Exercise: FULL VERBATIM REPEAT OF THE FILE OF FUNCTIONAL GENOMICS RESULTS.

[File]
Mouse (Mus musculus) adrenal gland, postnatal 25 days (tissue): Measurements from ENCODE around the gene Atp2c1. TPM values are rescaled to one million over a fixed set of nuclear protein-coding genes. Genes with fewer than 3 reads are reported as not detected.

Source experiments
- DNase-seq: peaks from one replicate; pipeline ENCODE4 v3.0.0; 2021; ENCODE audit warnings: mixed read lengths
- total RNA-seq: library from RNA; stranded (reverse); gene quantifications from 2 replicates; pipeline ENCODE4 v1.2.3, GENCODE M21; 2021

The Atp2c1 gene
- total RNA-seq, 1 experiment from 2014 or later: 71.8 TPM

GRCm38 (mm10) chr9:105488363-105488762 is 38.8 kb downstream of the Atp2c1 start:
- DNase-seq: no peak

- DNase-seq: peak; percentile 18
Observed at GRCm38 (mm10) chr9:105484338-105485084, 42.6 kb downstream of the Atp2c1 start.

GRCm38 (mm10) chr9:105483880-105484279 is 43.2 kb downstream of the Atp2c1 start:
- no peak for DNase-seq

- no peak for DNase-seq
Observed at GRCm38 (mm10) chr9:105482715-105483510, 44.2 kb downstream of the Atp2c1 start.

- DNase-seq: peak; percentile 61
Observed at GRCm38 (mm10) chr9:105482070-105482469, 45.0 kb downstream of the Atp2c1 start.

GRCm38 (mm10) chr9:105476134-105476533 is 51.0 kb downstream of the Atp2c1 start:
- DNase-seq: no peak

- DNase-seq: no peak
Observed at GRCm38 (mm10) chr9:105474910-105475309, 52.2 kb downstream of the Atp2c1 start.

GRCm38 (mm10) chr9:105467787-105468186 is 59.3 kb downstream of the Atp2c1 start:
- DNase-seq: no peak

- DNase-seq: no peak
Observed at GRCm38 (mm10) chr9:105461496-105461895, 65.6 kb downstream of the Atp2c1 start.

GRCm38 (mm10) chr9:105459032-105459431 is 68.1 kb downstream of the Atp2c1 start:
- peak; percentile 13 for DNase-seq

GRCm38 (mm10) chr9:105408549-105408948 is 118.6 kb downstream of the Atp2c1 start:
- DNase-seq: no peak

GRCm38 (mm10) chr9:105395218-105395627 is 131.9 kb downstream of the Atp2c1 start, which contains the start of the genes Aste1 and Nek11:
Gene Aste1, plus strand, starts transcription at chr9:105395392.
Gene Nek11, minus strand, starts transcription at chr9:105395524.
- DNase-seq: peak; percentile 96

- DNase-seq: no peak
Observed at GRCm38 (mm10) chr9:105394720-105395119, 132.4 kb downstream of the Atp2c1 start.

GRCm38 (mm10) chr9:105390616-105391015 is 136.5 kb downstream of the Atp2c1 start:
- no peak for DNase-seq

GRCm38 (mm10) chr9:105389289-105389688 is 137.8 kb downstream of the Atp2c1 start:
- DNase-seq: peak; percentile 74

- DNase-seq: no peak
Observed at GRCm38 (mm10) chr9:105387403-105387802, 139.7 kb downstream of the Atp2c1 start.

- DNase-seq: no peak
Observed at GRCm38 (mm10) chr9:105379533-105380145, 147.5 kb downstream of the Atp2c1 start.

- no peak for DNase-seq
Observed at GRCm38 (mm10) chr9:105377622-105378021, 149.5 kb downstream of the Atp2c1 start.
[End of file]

Mouse (Mus musculus) adrenal gland, postnatal 25 days (tissue): Measurements from ENCODE around the gene Atp2c1. TPM values are rescaled to one million over a fixed set of nuclear protein-coding genes. Genes with fewer than 3 reads are reported as not detected.

Source experiments
- DNase-seq: peaks from one replicate; pipeline ENCODE4 v3.0.0; 2021; ENCODE audit warnings: mixed read lengths
- total RNA-seq: library from RNA; stranded (reverse); gene quantifications from 2 replicates; pipeline ENCODE4 v1.2.3, GENCODE M21; 2021

The Atp2c1 gene
- total RNA-seq, 1 experiment from 2014 or later: 71.8 TPM

GRCm38 (mm10) chr9:105488363-105488762 is 38.8 kb downstream of the Atp2c1 start:
- DNase-seq: no peak

- DNase-seq: peak; percentile 18
Observed at GRCm38 (mm10) chr9:105484338-105485084, 42.6 kb downstream of the Atp2c1 start.

GRCm38 (mm10) chr9:105483880-105484279 is 43.2 kb downstream of the Atp2c1 start:
- no peak for DNase-seq

- no peak for DNase-seq
Observed at GRCm38 (mm10) chr9:105482715-105483510, 44.2 kb downstream of the Atp2c1 start.

- DNase-seq: peak; percentile 61
Observed at GRCm38 (mm10) chr9:105482070-105482469, 45.0 kb downstream of the Atp2c1 start.

GRCm38 (mm10) chr9:105476134-105476533 is 51.0 kb downstream of the Atp2c1 start:
- DNase-seq: no peak

- DNase-seq: no peak
Observed at GRCm38 (mm10) chr9:105474910-105475309, 52.2 kb downstream of the Atp2c1 start.

GRCm38 (mm10) chr9:105467787-105468186 is 59.3 kb downstream of the Atp2c1 start:
- DNase-seq: no peak

- DNase-seq: no peak
Observed at GRCm38 (mm10) chr9:105461496-105461895, 65.6 kb downstream of the Atp2c1 start.

GRCm38 (mm10) chr9:105459032-105459431 is 68.1 kb downstream of the Atp2c1 start:
- peak; percentile 13 for DNase-seq

GRCm38 (mm10) chr9:105408549-105408948 is 118.6 kb downstream of the Atp2c1 start:
- DNase-seq: no peak

GRCm38 (mm10) chr9:105395218-105395627 is 131.9 kb downstream of the Atp2c1 start, which contains the start of the genes Aste1 and Nek11:
Gene Aste1, plus strand, starts transcription at chr9:105395392.
Gene Nek11, minus strand, starts transcription at chr9:105395524.
- DNase-seq: peak; percentile 96

- DNase-seq: no peak
Observed at GRCm38 (mm10) chr9:105394720-105395119, 132.4 kb downstream of the Atp2c1 start.

GRCm38 (mm10) chr9:105390616-105391015 is 136.5 kb downstream of the Atp2c1 start:
- no peak for DNase-seq

GRCm38 (mm10) chr9:105389289-105389688 is 137.8 kb downstream of the Atp2c1 start:
- DNase-seq: peak; percentile 74

- DNase-seq: no peak
Observed at GRCm38 (mm10) chr9:105387403-105387802, 139.7 kb downstream of the Atp2c1 start.

- DNase-seq: no peak
Observed at GRCm38 (mm10) chr9:105379533-105380145, 147.5 kb downstream of the Atp2c1 start.

- no peak for DNase-seq
Observed at GRCm38 (mm10) chr9:105377622-105378021, 149.5 kb downstream of the Atp2c1 start.